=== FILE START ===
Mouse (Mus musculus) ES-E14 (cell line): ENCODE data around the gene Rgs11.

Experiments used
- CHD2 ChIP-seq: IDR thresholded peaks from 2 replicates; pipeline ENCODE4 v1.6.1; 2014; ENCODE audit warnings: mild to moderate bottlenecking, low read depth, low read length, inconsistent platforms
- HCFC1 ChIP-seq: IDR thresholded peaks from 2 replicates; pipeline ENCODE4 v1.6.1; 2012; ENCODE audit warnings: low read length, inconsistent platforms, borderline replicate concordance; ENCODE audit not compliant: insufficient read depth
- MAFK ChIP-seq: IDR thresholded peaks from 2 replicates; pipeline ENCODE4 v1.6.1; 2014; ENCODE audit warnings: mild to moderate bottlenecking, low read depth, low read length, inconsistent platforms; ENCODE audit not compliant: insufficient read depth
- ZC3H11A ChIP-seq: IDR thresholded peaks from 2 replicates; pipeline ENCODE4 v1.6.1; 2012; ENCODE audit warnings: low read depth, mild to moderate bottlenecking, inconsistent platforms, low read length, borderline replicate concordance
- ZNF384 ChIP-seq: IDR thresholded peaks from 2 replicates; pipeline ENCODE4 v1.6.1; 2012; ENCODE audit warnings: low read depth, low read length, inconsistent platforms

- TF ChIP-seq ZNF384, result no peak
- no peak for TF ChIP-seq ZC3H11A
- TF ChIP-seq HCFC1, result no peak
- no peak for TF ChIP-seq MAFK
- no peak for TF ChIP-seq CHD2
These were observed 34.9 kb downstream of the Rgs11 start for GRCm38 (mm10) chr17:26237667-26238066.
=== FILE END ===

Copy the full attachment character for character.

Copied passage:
Mouse (Mus musculus) ES-E14 (cell line): ENCODE data around the gene Rgs11.

Experiments used
- CHD2 ChIP-seq: IDR thresholded peaks from 2 replicates; pipeline ENCODE4 v1.6.1; 2014; ENCODE audit warnings: mild to moderate bottlenecking, low read depth, low read length, inconsistent platforms
- HCFC1 ChIP-seq: IDR thresholded peaks from 2 replicates; pipeline ENCODE4 v1.6.1; 2012; ENCODE audit warnings: low read length, inconsistent platforms, borderline replicate concordance; ENCODE audit not compliant: insufficient read depth
- MAFK ChIP-seq: IDR thresholded peaks from 2 replicates; pipeline ENCODE4 v1.6.1; 2014; ENCODE audit warnings: mild to moderate bottlenecking, low read depth, low read length, inconsistent platforms; ENCODE audit not compliant: insufficient read depth
- ZC3H11A ChIP-seq: IDR thresholded peaks from 2 replicates; pipeline ENCODE4 v1.6.1; 2012; ENCODE audit warnings: low read depth, mild to moderate bottlenecking, inconsistent platforms, low read length, borderline replicate concordance
- ZNF384 ChIP-seq: IDR thresholded peaks from 2 replicates; pipeline ENCODE4 v1.6.1; 2012; ENCODE audit warnings: low read depth, low read length, inconsistent platforms

- TF ChIP-seq ZNF384, result no peak
- no peak for TF ChIP-seq ZC3H11A
- TF ChIP-seq HCFC1, result no peak
- no peak for TF ChIP-seq MAFK
- no peak for TF ChIP-seq CHD2
These were observed 34.9 kb downstream of the Rgs11 start for GRCm38 (mm10) chr17:26237667-26238066.